Would you like to hear it? K…
Fall programming started at the library today. I had the first official program of the fall: Super Saturday Science! With the educational emphasis shifting toward the STEM, STEAM, and Common Core initiatives, I wanted do a science program for young kids to get them interested in science concepts. Throwing kids into science and simply telling them ‘it’s important’, without sparking their interest first, makes learning difficult. I feel that if a child’s interest is piqued, there is nothing that he or she cannot accomplish. I wanted to do something to spark the kid’s imaginations and make the program about being in the moment and having the experience while doing science, not about learning the material. For this program, I wanted to involve the younger kids, aged 5-7. I have a program with 9-12 year olds where we do science experiments, and usually the younger kids are sad they can’t do the program with their older brother or sister.
However, actually offering a specific science program for young kids is an entirely different animal. I had no idea how this program would go. I didn’t know if anyone would sign up, if the kids would be interested, if I could hold their attention for 30 minutes…Relating to such young and impressionable kids is sometimes hard. And if you don’t grab their attention, you are lost!
I was especially nervous since I’ve really only been doing programming with the big kids, aka 9-12. They know how they’re supposed to behave. They can be reasoned with. That is not always the case with younger kids. I do interact with the younger kids during storytimes, but they are another story entirely. Parents are involved there. Not so with today’s program. Regardless, I jumped into it. You never know unless you try!
I wanted to make sure that the experiments were fun, messy, and easy. So, baking soda and vinegar popped into mind. Of course! Who doesn’t love the fizzy exploding reaction of baking soda and vinegar? I took vinegar, added some blue food coloring and froze it into the shape of dinosaurs. They loved it. We spent about 20 minutes experimenting with different combinations of baking soda, vinegar, and water. We listened to the reaction fizzing. We touched the cold ice, cool water, and the sand-like baking soda. We smelled the distinct smell of the vinegar.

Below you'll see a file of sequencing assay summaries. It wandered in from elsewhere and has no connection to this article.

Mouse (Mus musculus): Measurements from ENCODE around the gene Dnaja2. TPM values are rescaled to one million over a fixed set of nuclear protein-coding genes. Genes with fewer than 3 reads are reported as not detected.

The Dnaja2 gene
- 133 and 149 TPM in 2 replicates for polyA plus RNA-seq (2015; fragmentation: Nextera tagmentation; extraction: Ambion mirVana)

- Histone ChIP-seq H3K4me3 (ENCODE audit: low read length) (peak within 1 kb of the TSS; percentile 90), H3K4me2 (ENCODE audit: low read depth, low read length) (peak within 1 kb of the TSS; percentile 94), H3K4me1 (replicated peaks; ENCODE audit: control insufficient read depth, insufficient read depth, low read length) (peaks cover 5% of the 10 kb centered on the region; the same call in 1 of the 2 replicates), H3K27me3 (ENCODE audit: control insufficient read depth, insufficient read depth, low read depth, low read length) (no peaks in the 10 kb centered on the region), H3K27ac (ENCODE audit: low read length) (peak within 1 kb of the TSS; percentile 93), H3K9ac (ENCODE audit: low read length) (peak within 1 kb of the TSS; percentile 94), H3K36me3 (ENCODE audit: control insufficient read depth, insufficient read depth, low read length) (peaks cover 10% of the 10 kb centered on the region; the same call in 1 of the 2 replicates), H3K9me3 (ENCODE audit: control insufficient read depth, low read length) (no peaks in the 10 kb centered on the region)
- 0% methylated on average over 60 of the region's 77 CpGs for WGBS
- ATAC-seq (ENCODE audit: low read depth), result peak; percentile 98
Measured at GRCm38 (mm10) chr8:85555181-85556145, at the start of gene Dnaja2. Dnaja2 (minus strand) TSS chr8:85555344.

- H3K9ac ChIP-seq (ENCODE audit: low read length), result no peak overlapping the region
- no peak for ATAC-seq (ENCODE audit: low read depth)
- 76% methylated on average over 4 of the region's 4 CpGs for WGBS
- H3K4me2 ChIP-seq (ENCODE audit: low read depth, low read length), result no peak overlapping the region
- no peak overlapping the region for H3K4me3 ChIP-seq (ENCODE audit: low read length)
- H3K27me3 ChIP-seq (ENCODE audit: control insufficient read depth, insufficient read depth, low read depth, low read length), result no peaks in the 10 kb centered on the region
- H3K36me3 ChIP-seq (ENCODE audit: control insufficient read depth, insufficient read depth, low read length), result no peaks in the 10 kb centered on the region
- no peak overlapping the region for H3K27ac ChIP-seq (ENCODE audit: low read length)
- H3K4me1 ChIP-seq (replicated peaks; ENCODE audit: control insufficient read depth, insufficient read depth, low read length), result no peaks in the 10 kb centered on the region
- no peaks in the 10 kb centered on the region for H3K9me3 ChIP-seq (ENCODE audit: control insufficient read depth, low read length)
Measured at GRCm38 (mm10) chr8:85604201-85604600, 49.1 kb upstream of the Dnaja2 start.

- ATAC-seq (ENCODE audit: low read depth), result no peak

Once the ice dinos melted, we made Non-Newtonian fluids! Better known as oobleck. Cornstarch and water combine to make neither a liquid nor a solid! The fun part of this experiment was that though each child started with the same amount of both cornstarch and water, once they stirred it, each child’s oobleck took varying amounts of water and cornstarch to reach the right consistency. It was really neat to see how the same experiment can change from person to person.
They stayed on task for 45 minutes–that’s 15 minutes over my planned time. I am fairly certain that they would have stayed focused for an entire hour and have been happy about playing with their concoctions. Sadly I had to wrap it up and bring them back upstairs to their waiting parents. But they were excited, happy, and couldn’t wait to show their experiments to their parents. I talked with parents about what we did and made. The kids talked about the experiments, too. It was a fabulous time.
It went so well, that I might do another program like this in the near future. We had fun. We did science! It was a great start to fall and winter programming!